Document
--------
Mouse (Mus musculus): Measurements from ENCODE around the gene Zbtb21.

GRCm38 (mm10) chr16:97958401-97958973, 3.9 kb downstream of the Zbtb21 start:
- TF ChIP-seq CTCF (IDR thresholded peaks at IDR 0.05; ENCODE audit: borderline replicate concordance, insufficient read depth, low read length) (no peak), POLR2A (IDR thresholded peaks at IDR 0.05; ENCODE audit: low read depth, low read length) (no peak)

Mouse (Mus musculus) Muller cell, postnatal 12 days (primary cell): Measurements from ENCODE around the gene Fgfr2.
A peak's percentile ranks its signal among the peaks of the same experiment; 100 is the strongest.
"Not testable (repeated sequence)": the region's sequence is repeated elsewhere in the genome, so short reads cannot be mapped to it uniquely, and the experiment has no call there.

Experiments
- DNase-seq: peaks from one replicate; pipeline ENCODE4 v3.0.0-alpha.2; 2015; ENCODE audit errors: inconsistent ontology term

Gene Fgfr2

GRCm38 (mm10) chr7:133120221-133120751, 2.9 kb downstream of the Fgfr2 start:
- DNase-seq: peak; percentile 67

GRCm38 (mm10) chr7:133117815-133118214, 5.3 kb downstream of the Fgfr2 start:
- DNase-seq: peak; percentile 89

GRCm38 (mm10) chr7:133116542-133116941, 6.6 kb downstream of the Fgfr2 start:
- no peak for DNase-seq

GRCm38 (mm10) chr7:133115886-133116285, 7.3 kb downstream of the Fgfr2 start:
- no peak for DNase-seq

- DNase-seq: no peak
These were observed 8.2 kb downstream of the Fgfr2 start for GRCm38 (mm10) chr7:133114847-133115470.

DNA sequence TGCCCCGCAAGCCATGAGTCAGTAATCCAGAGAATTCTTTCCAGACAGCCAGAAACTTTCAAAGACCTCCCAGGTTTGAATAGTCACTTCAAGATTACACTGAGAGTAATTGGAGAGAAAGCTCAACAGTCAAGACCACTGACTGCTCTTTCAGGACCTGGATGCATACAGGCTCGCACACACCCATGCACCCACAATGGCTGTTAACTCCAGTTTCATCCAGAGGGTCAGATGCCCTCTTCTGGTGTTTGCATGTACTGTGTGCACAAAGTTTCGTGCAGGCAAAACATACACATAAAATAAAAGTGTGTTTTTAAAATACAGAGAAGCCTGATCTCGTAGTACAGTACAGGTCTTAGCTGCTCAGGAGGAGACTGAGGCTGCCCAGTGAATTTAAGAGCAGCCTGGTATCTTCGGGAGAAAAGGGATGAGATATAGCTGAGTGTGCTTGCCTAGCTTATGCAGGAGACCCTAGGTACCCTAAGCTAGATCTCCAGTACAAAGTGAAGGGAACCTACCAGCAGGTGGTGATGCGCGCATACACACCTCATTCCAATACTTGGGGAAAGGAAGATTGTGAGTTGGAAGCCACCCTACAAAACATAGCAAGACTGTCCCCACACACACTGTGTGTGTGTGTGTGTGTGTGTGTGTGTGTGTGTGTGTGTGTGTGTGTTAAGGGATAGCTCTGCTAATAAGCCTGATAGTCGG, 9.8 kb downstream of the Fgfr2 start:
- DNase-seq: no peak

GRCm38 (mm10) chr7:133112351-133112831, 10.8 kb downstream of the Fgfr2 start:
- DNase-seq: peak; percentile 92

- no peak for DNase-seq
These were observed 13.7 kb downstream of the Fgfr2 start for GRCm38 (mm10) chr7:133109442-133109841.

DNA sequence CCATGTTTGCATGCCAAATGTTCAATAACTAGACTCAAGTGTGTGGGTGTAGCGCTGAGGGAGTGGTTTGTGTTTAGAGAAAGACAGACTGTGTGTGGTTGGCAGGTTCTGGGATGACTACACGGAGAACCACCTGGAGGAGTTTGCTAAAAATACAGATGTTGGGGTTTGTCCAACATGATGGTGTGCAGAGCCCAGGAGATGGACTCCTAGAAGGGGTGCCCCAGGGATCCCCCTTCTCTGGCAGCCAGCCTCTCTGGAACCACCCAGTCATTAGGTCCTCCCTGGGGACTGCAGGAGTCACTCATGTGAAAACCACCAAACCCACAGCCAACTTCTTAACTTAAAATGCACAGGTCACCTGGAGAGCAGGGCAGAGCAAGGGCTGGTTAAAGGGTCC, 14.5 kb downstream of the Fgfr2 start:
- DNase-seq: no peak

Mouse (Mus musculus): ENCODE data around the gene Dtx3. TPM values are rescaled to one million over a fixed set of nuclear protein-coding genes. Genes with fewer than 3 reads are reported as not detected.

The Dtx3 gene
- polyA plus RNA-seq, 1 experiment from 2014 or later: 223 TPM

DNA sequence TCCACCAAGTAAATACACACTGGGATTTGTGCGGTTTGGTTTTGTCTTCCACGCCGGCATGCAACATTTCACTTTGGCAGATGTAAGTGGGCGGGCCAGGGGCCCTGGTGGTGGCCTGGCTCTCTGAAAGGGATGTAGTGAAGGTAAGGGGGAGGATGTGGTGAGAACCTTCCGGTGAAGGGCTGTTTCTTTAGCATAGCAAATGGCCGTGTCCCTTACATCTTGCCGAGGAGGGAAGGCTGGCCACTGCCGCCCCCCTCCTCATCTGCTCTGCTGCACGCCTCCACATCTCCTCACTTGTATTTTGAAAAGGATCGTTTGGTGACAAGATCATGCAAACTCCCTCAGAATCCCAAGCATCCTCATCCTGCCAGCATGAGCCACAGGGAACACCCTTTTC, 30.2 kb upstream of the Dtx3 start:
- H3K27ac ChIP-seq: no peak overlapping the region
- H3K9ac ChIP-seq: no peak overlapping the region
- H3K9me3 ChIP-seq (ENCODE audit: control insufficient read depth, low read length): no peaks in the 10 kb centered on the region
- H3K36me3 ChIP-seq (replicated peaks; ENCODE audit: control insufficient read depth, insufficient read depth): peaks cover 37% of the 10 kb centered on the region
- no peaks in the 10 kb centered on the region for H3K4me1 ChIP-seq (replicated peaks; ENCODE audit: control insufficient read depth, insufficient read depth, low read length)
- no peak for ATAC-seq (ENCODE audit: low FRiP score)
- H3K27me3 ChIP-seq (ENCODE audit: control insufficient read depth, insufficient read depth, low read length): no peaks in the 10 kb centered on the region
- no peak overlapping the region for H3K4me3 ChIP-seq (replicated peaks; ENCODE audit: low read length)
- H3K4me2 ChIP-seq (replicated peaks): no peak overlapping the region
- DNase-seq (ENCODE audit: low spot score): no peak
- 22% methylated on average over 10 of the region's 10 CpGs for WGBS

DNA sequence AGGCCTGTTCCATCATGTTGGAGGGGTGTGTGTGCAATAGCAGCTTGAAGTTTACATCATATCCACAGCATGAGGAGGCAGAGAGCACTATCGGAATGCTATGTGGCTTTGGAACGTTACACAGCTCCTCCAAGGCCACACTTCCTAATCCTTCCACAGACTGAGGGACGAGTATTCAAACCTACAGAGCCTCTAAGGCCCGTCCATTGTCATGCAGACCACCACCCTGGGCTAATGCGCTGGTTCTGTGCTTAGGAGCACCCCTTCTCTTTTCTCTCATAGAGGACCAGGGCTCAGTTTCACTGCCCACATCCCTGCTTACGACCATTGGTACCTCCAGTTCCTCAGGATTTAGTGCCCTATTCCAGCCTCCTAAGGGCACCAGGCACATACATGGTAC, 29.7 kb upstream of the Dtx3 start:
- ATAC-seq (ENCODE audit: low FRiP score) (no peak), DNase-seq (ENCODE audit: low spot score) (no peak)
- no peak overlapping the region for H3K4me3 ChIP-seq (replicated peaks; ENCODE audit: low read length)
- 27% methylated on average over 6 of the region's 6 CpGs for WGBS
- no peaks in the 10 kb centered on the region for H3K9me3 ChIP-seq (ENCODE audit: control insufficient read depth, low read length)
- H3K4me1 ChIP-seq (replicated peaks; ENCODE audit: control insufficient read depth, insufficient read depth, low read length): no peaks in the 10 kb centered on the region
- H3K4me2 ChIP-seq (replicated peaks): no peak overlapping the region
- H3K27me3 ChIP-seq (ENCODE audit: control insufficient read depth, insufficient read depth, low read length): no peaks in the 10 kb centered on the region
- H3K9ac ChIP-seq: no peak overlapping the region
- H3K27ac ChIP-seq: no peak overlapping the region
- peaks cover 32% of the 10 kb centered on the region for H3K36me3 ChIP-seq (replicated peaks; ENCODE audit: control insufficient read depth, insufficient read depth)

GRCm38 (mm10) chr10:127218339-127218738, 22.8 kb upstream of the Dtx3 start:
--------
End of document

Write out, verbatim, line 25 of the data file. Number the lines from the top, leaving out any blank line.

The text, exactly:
These were observed 13.7 kb downstream of the Fgfr2 start for GRCm38 (mm10) chr7:133109442-133109841.